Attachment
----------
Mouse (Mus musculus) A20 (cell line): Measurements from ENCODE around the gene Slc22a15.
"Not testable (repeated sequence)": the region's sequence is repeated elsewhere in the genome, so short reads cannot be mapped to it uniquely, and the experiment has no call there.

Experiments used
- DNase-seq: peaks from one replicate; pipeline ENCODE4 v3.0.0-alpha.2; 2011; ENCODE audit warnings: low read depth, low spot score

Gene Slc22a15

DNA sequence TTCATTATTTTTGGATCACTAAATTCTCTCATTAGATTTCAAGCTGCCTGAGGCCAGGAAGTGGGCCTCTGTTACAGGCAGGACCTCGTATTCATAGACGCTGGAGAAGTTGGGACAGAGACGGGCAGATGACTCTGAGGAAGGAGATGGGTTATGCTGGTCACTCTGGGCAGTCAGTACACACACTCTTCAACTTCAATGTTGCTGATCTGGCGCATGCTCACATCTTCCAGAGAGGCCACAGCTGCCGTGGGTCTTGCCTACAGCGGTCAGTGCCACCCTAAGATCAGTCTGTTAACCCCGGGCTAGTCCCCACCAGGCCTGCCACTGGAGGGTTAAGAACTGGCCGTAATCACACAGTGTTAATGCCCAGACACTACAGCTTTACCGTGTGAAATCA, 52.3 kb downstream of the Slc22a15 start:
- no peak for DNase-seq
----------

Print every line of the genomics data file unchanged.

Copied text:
Mouse (Mus musculus) A20 (cell line): Measurements from ENCODE around the gene Slc22a15.
"Not testable (repeated sequence)": the region's sequence is repeated elsewhere in the genome, so short reads cannot be mapped to it uniquely, and the experiment has no call there.

Experiments used
- DNase-seq: peaks from one replicate; pipeline ENCODE4 v3.0.0-alpha.2; 2011; ENCODE audit warnings: low read depth, low spot score

Gene Slc22a15

DNA sequence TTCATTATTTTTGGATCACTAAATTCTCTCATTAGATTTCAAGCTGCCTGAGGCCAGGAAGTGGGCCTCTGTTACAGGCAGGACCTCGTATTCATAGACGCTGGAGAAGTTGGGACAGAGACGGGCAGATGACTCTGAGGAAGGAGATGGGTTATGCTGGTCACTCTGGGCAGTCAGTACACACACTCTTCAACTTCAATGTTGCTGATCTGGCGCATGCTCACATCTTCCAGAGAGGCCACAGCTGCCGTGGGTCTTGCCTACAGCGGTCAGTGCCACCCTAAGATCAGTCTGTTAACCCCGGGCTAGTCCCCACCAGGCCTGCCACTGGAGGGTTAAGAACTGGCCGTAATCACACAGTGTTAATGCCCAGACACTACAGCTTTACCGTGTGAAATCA, 52.3 kb downstream of the Slc22a15 start:
- no peak for DNase-seq